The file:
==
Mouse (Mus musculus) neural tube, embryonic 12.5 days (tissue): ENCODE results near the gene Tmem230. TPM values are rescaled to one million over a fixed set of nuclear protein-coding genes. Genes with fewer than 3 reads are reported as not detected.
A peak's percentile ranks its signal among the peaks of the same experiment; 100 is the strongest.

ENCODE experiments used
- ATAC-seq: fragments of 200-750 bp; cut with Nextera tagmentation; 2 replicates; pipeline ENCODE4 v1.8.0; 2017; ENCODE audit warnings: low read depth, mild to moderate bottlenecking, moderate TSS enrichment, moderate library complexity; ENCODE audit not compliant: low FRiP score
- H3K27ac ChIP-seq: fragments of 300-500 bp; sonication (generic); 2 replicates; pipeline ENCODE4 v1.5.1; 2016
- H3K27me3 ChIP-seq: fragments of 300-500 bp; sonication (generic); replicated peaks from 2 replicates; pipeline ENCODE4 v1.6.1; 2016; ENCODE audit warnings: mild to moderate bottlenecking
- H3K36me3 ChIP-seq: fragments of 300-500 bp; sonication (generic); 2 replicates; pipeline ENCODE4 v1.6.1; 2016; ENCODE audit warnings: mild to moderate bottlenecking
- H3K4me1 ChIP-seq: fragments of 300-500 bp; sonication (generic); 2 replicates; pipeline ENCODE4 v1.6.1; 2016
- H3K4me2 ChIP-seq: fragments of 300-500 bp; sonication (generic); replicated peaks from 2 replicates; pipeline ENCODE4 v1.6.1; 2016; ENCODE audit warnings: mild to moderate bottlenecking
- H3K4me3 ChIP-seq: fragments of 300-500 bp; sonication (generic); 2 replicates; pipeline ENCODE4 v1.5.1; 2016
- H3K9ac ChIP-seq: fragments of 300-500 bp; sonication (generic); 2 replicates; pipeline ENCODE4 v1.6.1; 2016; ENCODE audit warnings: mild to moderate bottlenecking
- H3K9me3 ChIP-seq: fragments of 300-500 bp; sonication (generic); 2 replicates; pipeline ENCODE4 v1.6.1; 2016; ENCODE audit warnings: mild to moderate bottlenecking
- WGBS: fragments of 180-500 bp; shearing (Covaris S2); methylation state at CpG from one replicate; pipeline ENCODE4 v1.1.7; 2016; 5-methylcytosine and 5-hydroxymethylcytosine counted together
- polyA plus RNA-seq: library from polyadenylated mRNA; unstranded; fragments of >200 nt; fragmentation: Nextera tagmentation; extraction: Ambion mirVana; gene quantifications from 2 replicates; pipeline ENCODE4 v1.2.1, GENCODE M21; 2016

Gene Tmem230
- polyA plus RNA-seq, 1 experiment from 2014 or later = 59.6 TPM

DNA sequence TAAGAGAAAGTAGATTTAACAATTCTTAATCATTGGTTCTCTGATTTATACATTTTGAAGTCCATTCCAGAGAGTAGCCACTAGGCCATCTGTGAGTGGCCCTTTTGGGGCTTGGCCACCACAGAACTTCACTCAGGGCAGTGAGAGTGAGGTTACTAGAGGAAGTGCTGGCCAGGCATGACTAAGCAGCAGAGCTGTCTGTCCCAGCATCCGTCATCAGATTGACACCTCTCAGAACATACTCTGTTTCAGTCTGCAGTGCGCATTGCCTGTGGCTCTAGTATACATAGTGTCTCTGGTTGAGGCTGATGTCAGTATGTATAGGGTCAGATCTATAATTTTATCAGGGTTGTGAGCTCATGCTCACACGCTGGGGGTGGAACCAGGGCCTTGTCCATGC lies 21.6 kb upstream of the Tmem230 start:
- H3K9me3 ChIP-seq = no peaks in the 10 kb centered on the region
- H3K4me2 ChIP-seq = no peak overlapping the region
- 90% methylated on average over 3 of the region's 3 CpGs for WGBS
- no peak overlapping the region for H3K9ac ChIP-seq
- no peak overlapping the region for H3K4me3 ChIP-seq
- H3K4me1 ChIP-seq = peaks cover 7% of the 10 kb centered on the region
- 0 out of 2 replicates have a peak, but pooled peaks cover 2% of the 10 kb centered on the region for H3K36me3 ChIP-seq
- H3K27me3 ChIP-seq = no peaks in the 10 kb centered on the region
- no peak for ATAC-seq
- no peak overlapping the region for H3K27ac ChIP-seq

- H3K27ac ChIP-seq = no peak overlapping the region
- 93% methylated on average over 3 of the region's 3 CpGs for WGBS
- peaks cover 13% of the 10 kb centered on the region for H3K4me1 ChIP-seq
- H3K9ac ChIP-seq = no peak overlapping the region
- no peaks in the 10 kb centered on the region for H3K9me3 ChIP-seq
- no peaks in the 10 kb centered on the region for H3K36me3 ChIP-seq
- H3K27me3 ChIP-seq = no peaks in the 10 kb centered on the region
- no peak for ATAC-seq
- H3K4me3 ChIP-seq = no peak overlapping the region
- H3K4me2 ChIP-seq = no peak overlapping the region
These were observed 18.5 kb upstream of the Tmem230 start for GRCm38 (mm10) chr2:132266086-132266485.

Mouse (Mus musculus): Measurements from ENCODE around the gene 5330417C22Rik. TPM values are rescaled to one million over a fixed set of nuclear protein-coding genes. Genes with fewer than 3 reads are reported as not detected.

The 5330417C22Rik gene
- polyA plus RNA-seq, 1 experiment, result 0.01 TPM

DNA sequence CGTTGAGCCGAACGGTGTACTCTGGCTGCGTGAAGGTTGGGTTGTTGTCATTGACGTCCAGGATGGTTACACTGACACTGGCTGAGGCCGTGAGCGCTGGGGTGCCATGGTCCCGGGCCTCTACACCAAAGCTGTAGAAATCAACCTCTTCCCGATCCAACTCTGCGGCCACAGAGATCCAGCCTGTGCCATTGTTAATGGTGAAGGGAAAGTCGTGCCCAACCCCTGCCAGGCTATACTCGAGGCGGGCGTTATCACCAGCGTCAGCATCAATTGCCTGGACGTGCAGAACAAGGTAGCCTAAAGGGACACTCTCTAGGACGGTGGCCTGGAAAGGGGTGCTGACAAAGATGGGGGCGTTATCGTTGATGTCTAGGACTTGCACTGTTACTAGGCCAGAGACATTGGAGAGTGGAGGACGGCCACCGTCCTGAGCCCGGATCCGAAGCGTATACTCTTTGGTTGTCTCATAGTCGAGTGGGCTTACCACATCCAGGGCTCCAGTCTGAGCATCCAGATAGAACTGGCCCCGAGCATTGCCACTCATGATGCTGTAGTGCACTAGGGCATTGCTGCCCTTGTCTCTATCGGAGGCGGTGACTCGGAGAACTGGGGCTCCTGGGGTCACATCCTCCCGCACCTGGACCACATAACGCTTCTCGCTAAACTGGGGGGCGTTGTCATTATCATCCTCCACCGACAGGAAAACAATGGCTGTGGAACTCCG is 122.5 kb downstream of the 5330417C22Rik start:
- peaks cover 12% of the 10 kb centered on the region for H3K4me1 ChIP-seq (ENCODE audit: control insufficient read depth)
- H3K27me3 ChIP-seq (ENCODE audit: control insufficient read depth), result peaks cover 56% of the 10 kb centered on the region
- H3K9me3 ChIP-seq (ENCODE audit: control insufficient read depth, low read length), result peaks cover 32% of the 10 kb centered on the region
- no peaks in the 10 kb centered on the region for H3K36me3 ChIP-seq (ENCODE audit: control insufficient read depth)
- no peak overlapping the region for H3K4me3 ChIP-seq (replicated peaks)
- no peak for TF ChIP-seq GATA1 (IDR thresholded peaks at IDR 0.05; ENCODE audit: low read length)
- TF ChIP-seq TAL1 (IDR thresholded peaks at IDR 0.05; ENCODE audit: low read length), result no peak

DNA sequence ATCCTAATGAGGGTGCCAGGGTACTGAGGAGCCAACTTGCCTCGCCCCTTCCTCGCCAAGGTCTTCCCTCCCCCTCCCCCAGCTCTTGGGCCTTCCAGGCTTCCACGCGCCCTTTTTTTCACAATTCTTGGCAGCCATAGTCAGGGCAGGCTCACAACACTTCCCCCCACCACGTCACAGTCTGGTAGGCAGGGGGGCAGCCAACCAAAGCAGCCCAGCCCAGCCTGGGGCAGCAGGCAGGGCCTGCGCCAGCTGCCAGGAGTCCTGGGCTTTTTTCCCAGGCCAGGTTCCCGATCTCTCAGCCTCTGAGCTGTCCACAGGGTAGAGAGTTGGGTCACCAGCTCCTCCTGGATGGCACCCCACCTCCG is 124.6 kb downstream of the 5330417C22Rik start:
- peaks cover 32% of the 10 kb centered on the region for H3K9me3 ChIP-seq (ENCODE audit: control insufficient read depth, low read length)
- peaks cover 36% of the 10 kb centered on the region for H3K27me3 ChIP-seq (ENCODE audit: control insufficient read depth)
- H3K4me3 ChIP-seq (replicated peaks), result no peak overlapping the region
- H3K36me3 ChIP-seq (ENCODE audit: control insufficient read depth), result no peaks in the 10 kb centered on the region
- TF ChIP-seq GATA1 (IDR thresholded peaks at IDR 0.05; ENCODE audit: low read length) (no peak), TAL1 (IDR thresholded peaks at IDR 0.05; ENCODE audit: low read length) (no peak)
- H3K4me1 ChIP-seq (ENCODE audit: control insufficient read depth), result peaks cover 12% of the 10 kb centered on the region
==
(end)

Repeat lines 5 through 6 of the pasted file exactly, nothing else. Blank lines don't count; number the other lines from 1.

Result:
- H3K27ac ChIP-seq: fragments of 300-500 bp; sonication (generic); 2 replicates; pipeline ENCODE4 v1.5.1; 2016
- H3K27me3 ChIP-seq: fragments of 300-500 bp; sonication (generic); replicated peaks from 2 replicates; pipeline ENCODE4 v1.6.1; 2016; ENCODE audit warnings: mild to moderate bottlenecking